Re: SSH Passphrase
From: David M. Fetter (firstname.lastname@example.org)
Date: Wed, 05 Mar 2003 17:43:50 -0800 From: "David M. Fetter" <email@example.com> To: Stefan Lesicnik <firstname.lastname@example.org>
The private/public key encryption works like this. You generate a set
of keys one private and one public. The public one then can be placed
into the .ssh/authorized_keys file on remote servers. The
authentication is based on the public key matching up with your private
key, which only you should have. The private key should not exist any
where else or ever be shared. Then if the authentication passes, the
session connection is allowed and all of the traffic is encryption.
The default ssh configuration may not necessarily be 100% secure if
you're using keys with no passphrase. However, it is possible to make
the configuration more secure in a variety of ways. This includes
things like using tcp wrappers to restrict which specific hosts or
networks are allowed to connect, specifying strict host key checking,
specifying users who are allowed to connect, potentially disabling
password authentication, etc. So, if security is of concern by those
you are connecting to then they can take these extra precautions.
The way you describe using ssh key authentication is quite common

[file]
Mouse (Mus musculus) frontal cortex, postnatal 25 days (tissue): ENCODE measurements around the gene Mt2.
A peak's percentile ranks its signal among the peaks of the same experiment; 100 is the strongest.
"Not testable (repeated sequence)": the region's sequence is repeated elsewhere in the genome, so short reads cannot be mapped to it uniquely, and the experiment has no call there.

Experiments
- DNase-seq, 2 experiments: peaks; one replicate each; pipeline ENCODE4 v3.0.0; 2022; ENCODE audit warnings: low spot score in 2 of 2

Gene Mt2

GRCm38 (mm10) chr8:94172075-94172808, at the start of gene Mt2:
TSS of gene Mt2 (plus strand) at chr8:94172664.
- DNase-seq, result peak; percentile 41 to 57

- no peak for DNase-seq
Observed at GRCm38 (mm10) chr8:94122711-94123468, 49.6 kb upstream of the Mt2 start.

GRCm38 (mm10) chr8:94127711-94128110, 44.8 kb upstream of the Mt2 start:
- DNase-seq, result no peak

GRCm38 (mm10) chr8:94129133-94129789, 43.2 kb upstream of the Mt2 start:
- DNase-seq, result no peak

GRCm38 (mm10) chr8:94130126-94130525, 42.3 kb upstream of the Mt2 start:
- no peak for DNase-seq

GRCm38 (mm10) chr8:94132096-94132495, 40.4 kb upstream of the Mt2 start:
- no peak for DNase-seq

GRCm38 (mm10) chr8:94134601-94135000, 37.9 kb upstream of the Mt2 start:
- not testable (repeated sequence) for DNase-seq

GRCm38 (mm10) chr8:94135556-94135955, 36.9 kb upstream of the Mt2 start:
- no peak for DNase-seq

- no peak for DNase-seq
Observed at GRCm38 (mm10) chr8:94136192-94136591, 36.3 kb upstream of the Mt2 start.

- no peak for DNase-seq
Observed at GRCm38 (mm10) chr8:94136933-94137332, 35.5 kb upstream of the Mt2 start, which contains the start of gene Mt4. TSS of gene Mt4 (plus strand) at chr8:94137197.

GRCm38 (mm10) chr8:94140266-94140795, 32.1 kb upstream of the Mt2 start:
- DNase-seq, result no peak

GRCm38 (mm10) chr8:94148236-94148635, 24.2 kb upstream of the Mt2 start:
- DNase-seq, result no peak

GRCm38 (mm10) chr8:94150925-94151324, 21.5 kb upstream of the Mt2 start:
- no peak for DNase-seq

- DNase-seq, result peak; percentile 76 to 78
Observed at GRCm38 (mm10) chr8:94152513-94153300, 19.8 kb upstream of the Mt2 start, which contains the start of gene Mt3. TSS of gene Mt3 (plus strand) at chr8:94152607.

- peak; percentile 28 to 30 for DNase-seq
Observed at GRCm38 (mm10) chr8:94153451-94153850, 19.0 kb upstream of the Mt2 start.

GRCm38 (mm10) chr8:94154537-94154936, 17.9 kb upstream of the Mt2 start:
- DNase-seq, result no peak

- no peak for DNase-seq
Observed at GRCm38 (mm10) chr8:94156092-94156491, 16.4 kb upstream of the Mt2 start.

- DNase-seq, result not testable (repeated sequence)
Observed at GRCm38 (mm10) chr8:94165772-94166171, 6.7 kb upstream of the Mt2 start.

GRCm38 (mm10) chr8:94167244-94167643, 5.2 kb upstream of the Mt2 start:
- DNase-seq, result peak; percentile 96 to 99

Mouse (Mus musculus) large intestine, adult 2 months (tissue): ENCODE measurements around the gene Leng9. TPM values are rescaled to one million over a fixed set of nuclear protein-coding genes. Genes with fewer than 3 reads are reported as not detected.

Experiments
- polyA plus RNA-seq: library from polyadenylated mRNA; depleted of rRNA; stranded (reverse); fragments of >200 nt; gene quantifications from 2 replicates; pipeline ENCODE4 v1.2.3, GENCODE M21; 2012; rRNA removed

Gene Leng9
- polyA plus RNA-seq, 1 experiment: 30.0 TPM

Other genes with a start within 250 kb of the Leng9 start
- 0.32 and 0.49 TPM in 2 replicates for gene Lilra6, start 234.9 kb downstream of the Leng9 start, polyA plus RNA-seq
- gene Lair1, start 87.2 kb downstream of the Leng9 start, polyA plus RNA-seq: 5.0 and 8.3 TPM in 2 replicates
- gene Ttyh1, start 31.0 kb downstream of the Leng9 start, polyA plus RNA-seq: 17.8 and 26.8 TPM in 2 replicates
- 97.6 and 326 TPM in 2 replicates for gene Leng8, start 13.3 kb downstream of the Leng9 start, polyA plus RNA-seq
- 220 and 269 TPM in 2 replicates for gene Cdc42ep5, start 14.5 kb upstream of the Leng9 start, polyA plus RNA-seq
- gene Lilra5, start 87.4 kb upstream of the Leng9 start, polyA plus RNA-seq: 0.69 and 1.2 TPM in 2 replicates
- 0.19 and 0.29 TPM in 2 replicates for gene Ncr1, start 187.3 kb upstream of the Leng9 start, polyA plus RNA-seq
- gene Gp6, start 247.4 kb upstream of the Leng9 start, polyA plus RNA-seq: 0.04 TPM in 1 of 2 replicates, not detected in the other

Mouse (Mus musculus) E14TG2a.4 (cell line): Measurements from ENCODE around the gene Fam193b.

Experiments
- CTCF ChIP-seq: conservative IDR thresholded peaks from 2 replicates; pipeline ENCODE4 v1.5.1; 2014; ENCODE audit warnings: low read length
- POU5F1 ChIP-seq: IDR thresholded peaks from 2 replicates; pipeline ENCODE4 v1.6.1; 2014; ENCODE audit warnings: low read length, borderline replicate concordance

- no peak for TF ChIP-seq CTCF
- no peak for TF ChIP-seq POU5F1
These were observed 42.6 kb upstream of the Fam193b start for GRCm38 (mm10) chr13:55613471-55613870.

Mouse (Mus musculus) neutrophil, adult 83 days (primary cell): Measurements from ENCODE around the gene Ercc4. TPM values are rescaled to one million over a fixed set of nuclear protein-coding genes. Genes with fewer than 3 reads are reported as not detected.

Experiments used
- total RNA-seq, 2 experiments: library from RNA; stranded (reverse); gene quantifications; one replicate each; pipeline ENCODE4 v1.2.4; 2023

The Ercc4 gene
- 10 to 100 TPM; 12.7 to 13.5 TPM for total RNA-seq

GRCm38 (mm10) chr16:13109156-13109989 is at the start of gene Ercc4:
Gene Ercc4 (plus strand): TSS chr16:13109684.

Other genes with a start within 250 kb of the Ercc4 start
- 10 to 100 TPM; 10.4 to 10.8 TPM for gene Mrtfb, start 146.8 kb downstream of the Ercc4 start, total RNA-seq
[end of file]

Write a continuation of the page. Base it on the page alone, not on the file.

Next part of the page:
though. The only negative aspect is that if somebody should get access
to your account and know what server(s) the you connect to using the
keys then they have free roam because there is no passphrase. If you
are really concerned with this there are other ways you can script the
non-interaction using the ssh key authentication. There is a way
outlined in O-reilley's blue Secure Shell book how you can use ssh-agent
in a non-interactive way. You could use expect as another option. If
your script is in perl then you can use the expect.pm and I believe
there is another module that will allow you to even encrypt the
passphrase/password on the local system so that it's not shown in plain
text should someone simply read the script itself. So, there are a
variety of ways to do this in a more secure manner should you choose to
go that route.
Stefan Lesicnik wrote:
> Im fairly new to private and public key encryption, so dont quite
> understand all the concepts.
> I have the need to scp a file to a remote server without specifying the
> password as it is done from a non-interactive script.
> I have accomplished this by generating a dsa key without a passphrase.
> Although this works I am worried about the security concerns of doing
> this? (Without a passphrase, how does it authenticate? Based on the
> machines dsa key which was made from machine specific entropy?)
> I know of programs such as ssh-agent, but these require you to enter a
> passphrase at the beginning of the session which it then remembers, this
> isnt possible as it is non-interactive in my case. Does anyone have any
> ideas or comments?
> Stefan Lesicnik
-- David M. Fetter - http://www.fetterconsulting.com/ "The world is full of power and energy and a person can go far by just skimming off a tiny bit of it." Neal Stephenson - Snow Crash